Undocumented Migrants and the Failures of Universal Individualism

By Ramji-Nogales, Jaya | Vanderbilt Journal of Transnational Law, May 2014 | Go to article overview

Undocumented Migrants and the Failures of Universal Individualism


Ramji-Nogales, Jaya, Vanderbilt Journal of Transnational Law


3. Nondiscrimination Based on Immigration Status

Though international human rights law protects undocumented migrants from discrimination on numerous grounds, the right to nondiscrimination based on immigration status is limited. Yet undocumented migrants face discrimination precisely because they do not have lawful immigration status. This marker of vulnerability enables employers, landlords, hospitals, and other social service providers to exclude migrants from fair treatment, protection, and benefits on the basis of their immigration status. Undocumented migrants can receive unequal pay because they are not authorized to work, can have their housing applications rejected for a lack of official identity documentation, can be refused health care because they are ineligible for national health insurance programs, and can be excluded from pension and welfare programs. (115) Immigration status also authorizes states to keep undocumented migrants outside of the voting polity. (116) While this might seem an obvious sovereign right, it is not a foregone conclusion that migrants with substantial community ties should be any less entitled to vote than citizens. If we free our imagination from the sovereignty paradigm, political community might be bounded along social ties rather than physical borders.

Though nondiscrimination is one of its foundational rights, the ICCPR does not explicitly prohibit discrimination based on immigration status. (117) The ICCPR contains two clauses enumerating the right to nondiscrimination based on numerous grounds, including race and national origin. Neither includes immigration status or even nationality in its list of protected statuses. (118) In fact, the drafters of the ICCPR specifically excluded nationality from the grounds of nondiscrimination. (119) The treaty drafters appear to have been concerned about being required to extend certain civic, political, and property rights to noncitizens. (120) Rather than crafting a narrow exception based on these concerns, they created a human rights treaty that permits discrimination based on immigration status or nationality.

Both nondiscrimination provisions include a catch-all "other status" provision that might have been interpreted to include immigration status. The UN Human Rights Committee has not used these provisions to extend the grounds of nondiscrimination to protect undocumented migrants. Indeed, the language of the Committee's General Comment on the Position of Aliens under the ICCPR could be read to exclude undocumented migrants from its protections: "[O]nce aliens are allowed to enter the territory of a State party they are entitled to the rights set out in the Covenant." (121)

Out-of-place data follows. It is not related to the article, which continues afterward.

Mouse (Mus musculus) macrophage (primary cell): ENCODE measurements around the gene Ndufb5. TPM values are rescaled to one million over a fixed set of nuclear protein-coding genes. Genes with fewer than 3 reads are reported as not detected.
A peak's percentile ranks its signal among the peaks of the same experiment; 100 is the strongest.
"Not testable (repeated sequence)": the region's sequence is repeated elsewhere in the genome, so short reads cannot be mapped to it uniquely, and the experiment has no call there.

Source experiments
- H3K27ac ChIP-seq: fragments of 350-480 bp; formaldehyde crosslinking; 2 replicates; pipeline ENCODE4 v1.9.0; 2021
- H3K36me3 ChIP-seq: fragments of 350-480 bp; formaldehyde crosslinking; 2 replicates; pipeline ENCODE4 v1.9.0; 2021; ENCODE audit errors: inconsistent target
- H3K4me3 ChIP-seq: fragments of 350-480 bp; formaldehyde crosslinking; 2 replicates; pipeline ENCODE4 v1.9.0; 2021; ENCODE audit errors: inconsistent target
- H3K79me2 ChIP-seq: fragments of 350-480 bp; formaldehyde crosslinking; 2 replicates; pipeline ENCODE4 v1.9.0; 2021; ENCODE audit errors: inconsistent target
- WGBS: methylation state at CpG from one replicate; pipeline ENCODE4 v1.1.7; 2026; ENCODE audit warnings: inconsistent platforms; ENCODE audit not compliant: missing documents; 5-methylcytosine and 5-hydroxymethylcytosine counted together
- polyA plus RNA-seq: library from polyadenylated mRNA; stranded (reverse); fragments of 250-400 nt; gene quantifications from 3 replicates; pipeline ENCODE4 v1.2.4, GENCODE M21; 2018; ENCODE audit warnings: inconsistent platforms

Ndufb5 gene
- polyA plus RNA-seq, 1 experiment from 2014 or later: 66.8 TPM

Similarly, the Migrant Worker Convention contains no explicit prohibition on discrimination based on immigration status. (122) Indeed, the treaty delineates certain rights--including the rights to family unity; liberty of movement; trade union rights; participation in public affairs; equality of treatment as to education, housing, and other social services; and freedom from double taxation--as inapplicable to undocumented migrants. (123)

In the same vein, the International Labor Organization (ILO)'s 1949 Migration for Employment Convention offers protection against discrimination relating to employment and social security only to migrants lawfully in the territory of the State Party. (124) European regional human rights law, in the form of the European Social Charter, is similarly narrow in its protections of undocumented migrants. (125) While the ILO's 1975 Migrant Workers Convention provides for equal treatment for the undocumented with respect to rights arising out of past employment, it offers no right to equal opportunity and treatment with respect to employment for workers unlawfully present. (126)

The story is a bit more complicated when it comes to the ICESCR and the International Convention on the Elimination of All Forms of Racial Discrimination (CERD). …

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Undocumented Migrants and the Failures of Universal Individualism
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